A reader who took care of the expenses of a property she shared with her ex-husband wants to know what she can do about his claim for half the value of the house.
They were married in community of property and bought the house together. They divorced after six years but lived together for a further 17 years in the same house.
During this time the reader says she paid the bond and also took care of other expenses relating to the property. When she was retrenched at one stage she paid her retirement fund benefits into the bond.
There was never any agreement relating to the division of the property and the ex-husband is now claiming half of its value.
See the reader’s question here.
When a couple are married in community of property they become owners of each asset forming part of the joint estate in undivided half shares.
This means that if there are four chairs each owns an undivided half share in each chair and it’s not the case that two chairs belong to the one spouse and two to the other.
In the event of divorce there is usually some agreement as to how assets are divided between the parties.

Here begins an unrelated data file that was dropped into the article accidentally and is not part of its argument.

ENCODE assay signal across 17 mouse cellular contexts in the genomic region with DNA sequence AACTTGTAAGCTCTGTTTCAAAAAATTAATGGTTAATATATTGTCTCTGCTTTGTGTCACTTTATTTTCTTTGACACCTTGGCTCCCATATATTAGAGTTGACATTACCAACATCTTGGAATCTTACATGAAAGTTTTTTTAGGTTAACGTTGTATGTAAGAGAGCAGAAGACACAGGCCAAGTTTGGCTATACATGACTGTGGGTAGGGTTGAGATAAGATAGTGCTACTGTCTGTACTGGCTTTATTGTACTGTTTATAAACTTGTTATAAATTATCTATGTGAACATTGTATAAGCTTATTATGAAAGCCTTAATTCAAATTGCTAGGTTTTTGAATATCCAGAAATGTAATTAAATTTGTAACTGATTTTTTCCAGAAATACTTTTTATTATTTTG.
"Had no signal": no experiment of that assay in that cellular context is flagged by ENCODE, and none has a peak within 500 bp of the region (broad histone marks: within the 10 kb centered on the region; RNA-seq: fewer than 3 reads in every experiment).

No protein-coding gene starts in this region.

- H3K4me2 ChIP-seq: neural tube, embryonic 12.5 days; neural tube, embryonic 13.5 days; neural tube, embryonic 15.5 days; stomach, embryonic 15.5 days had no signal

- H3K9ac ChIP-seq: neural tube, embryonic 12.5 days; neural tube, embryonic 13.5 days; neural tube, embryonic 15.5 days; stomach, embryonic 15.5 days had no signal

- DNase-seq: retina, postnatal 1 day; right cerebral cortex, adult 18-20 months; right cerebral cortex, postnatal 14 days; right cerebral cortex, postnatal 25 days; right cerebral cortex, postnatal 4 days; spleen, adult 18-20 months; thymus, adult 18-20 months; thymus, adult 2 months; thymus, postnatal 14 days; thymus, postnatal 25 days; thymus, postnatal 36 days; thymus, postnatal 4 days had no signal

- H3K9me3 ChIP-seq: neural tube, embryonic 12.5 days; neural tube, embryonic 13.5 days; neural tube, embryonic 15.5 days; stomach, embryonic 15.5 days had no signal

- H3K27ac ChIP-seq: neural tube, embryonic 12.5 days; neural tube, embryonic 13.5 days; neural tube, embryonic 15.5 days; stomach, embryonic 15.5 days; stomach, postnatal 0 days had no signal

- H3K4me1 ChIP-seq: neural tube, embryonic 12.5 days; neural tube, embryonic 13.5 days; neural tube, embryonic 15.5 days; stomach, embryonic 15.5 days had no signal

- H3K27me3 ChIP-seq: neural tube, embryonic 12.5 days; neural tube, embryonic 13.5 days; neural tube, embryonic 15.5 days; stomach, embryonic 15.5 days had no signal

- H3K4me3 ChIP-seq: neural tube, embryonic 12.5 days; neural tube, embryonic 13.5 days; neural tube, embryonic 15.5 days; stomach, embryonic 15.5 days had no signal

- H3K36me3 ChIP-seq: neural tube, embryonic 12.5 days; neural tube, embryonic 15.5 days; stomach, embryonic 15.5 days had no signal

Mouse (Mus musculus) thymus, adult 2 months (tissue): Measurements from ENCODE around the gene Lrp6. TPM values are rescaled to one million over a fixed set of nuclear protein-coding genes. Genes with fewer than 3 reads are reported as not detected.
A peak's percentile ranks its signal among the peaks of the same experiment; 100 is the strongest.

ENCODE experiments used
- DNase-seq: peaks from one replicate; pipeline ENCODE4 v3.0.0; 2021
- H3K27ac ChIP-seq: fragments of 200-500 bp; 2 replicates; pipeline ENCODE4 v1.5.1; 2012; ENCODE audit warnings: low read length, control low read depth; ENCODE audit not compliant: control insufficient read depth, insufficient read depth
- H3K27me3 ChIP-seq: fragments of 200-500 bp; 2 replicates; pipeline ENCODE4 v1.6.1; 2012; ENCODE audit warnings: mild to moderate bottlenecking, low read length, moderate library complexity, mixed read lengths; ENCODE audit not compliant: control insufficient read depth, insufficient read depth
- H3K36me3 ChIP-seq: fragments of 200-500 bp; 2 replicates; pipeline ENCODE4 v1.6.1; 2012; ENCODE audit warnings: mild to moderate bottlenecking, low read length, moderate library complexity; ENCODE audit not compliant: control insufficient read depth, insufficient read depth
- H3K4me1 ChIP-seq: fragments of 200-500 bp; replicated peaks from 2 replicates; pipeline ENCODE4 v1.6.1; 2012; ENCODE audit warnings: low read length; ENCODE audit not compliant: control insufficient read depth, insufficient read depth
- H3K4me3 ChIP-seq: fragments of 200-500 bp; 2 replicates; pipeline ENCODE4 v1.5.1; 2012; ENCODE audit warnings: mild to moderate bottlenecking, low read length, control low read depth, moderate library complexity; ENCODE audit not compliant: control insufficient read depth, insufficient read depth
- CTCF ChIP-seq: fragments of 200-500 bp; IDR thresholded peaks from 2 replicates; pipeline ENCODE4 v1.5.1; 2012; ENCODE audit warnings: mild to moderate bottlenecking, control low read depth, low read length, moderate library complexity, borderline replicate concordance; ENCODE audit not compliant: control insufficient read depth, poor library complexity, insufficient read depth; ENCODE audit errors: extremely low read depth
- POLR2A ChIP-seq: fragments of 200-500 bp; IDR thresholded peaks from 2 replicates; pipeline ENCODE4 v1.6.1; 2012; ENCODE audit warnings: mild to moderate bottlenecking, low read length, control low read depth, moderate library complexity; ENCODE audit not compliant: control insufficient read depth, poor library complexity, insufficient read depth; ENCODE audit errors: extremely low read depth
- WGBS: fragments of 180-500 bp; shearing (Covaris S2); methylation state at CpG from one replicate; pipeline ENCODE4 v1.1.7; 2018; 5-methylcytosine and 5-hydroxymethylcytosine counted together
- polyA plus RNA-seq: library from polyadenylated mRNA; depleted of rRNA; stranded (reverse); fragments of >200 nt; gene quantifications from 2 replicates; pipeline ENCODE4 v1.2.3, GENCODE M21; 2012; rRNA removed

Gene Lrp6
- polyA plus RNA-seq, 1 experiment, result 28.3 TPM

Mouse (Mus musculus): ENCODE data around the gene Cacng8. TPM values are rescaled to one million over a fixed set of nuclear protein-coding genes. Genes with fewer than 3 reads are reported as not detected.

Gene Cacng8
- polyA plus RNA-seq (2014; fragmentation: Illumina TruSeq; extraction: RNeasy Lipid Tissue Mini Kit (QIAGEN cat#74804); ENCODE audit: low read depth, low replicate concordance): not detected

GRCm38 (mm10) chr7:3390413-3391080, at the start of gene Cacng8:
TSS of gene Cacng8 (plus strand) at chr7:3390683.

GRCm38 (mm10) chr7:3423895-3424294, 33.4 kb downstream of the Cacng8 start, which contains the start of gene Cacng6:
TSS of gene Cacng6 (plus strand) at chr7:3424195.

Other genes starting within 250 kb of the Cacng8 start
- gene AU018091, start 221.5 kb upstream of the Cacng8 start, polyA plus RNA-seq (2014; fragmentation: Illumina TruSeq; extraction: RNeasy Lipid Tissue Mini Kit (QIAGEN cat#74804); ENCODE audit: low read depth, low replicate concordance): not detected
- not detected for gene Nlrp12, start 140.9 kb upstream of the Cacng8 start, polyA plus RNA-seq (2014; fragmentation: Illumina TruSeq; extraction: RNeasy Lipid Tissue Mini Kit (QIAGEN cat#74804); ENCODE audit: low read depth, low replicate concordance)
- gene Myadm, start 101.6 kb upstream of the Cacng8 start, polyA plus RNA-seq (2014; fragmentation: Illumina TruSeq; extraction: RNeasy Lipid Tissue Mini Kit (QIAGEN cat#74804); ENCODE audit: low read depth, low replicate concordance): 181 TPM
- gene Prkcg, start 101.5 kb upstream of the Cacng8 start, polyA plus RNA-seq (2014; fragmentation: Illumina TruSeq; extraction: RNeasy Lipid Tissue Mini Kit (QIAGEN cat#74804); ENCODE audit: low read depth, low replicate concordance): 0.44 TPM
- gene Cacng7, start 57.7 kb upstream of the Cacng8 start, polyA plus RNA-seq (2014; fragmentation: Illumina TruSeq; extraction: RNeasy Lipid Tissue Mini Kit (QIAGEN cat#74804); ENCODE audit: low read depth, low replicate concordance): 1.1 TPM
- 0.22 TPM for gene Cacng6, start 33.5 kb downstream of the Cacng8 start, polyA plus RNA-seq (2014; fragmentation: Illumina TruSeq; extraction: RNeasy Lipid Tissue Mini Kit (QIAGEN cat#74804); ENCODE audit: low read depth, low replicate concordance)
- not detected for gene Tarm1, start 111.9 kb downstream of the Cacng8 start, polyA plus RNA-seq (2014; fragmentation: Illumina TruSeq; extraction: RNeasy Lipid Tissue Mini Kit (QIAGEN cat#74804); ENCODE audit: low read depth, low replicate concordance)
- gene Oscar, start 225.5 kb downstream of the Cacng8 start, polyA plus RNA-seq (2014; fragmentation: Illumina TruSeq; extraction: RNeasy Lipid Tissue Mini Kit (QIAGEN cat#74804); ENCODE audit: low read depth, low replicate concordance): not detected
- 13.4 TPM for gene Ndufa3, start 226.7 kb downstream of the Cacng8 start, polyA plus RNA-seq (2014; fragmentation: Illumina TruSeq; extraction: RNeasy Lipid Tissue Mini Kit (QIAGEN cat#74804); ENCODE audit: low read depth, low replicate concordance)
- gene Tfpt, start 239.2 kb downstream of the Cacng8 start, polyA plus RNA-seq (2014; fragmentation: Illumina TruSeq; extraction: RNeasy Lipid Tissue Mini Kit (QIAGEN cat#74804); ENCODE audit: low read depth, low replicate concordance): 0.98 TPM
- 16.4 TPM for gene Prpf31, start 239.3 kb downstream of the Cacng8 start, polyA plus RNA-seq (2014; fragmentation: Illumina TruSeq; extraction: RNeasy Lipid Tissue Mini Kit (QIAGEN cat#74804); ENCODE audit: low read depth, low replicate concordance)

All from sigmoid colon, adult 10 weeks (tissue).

In the absence of such an agreement, the parties simply remain joint owners of each and every asset.
A house is no different. For the 17 years since the divorce they have remained joint owners of the property with responsibility for its maintenance and other costs.
There are various ways of resolving this problem, one being that the one owner may offer to buy the other’s interest at a market-related price.
But if the reader believes she contributed more than her share of the expenses she may argue that her claim against her ex-husband for his half share of the expenses be calculated into the purchase price.
Another option is to sell the property to a third party, with the proceeds split fifty-fifty.
The reader may institute a claim against her ex-husband over contributions she has made in terms of expenses and bond payments, but it is difficult to know if she will be successful.
For instance, he may claim that she has donated her contributions, especially if the issue was never raised and terms of repayment were not discussed.
Unfortunately these types of arrangements are very seldom recorded and only once there is conflict does the basis upon which the arrangement rested come into question.
The importance of a comprehensive written agreement in respect of jointly owned property cannot be stressed enough.
When a situation suits both parties, there is typically little or no problem, but a change in circumstances of one or both parties will often lead to friction and possible litigation.
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